I think the most reliable way to do that is by setting your
resolv.conf to be immutable. Once you set it the way you want, you simply run
sudo chattr +i /etc/resolv.conf
To edit it again, you need to remove the immutable flag:
sudo chattr -i /etc/resolv.conf
The application that puts that message in
/etc/resolv.conf is called
resolvconf. You can remove your
resolvconf package with (I'm assuming debian or ubuntu here, but I think
resolvconf is a debian thing):
sudo apt-get remove resolvconf
I remove it on my computers because I have found that I am more likely to be able to connect with proper
/etc/resolv.conf settings in strange situations (hotel or airport wifi, specifically) when I do not have the
resolvconf package installed.
resolvconf also does other things like DNS caching, and probably some other things I feel I can live without. You might look into what all it does before you remove it.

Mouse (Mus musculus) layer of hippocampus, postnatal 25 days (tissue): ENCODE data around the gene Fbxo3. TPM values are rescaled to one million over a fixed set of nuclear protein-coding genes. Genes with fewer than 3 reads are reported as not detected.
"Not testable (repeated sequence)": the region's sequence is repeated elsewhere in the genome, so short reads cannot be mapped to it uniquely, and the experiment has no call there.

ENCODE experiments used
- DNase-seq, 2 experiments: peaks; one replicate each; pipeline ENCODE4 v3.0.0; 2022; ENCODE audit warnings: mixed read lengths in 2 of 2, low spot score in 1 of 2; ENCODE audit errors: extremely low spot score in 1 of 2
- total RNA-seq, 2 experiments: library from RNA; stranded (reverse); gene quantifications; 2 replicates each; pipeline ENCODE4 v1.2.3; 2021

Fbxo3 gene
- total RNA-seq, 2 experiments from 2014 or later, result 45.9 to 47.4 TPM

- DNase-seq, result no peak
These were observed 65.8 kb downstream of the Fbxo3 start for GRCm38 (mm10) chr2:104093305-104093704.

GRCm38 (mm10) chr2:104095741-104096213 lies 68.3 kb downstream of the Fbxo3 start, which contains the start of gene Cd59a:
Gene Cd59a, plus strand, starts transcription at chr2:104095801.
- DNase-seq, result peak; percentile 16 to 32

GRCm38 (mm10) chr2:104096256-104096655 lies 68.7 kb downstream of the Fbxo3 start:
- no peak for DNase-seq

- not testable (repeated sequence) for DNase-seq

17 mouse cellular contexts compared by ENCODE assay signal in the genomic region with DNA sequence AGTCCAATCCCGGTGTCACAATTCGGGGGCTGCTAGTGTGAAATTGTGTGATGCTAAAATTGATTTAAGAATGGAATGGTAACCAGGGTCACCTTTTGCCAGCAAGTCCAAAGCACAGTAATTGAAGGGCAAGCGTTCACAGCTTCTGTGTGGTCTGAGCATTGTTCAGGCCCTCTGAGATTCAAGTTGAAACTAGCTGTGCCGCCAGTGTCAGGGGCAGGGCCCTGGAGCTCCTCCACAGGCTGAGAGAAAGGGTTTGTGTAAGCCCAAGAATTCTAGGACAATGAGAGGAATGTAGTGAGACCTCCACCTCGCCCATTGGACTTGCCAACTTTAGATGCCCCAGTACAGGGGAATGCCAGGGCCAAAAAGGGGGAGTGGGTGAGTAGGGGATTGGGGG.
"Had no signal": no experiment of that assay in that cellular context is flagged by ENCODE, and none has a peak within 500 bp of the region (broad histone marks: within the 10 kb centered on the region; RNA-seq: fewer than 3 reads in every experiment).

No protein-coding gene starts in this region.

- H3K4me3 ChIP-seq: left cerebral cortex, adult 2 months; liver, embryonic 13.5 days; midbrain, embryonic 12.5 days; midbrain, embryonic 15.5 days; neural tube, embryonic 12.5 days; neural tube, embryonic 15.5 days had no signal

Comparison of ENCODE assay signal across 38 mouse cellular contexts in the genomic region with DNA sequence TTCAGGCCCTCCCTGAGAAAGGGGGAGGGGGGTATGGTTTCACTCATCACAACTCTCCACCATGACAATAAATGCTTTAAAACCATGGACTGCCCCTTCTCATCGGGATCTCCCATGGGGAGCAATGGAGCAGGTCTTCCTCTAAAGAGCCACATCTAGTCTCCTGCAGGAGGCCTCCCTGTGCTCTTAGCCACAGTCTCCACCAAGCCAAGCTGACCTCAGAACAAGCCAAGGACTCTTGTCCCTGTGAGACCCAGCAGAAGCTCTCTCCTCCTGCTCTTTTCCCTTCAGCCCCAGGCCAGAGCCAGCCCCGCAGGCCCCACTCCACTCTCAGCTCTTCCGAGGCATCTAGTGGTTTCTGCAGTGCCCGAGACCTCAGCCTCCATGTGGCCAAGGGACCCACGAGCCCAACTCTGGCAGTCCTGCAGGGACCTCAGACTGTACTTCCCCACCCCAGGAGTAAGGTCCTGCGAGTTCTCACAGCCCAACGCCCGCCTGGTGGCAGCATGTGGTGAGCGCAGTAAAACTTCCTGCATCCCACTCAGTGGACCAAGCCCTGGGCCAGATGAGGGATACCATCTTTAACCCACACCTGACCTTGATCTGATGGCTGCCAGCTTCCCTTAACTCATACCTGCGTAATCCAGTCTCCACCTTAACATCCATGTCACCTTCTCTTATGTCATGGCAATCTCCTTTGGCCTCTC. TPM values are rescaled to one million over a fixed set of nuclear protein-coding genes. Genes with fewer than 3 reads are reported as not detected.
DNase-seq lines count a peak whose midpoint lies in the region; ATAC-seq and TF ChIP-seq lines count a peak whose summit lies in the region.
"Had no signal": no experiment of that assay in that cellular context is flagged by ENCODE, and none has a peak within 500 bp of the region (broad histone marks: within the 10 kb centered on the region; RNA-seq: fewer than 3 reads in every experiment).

resolvconf will not guarantee that your
/etc/resolv.conf remains unchanged. Other programs, like
dhclient will make edits to
/etc/resolv.conf. If you run a network manager, that might also edit
/etc/resolv.conf. I don't have much experience with network managers.
chattr solution should prevent those other programs from making edits, and is probably right for your server situation. If you were using it on a laptop, situations may arise where important changes to your
/etc/resolv.conf would be blocked. An example would be when accessing hotel wifi, where a modification to your
/etc/resolv.conf is needed for access to a certain locally hosted url before gain access to the proper internet). If you can remember in those situations to
chattr -i /etc/resolv.conf and reconnect to the wifi, then it shouldn't be a problem.